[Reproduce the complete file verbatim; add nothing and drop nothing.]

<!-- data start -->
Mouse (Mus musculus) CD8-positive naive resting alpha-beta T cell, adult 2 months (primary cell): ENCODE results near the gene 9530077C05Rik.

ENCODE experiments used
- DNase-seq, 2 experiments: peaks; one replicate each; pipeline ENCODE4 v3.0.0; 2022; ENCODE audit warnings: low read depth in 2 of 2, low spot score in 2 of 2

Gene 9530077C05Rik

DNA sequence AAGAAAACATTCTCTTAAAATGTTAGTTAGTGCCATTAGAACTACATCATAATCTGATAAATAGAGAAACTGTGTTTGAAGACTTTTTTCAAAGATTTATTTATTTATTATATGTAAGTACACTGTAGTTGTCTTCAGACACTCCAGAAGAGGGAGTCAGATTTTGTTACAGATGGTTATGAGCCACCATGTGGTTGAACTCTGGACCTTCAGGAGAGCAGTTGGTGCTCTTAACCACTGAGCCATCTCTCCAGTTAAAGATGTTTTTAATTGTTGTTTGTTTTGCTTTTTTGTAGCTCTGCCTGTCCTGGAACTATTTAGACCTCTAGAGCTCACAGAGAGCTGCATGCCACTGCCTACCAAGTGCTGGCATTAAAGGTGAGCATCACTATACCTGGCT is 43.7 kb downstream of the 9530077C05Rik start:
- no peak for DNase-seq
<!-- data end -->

Mouse (Mus musculus) CD8-positive naive resting alpha-beta T cell, adult 2 months (primary cell): ENCODE results near the gene 9530077C05Rik.

ENCODE experiments used
- DNase-seq, 2 experiments: peaks; one replicate each; pipeline ENCODE4 v3.0.0; 2022; ENCODE audit warnings: low read depth in 2 of 2, low spot score in 2 of 2

Gene 9530077C05Rik

DNA sequence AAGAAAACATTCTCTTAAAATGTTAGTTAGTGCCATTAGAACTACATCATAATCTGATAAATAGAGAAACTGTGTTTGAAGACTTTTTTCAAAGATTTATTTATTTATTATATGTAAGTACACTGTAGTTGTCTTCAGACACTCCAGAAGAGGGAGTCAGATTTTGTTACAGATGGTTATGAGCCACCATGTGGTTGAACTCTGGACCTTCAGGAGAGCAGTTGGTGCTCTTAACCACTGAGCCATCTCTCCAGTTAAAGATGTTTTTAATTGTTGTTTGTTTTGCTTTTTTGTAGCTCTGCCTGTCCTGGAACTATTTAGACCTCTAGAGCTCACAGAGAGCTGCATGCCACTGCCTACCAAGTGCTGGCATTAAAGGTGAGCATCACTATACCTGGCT is 43.7 kb downstream of the 9530077C05Rik start:
- no peak for DNase-seq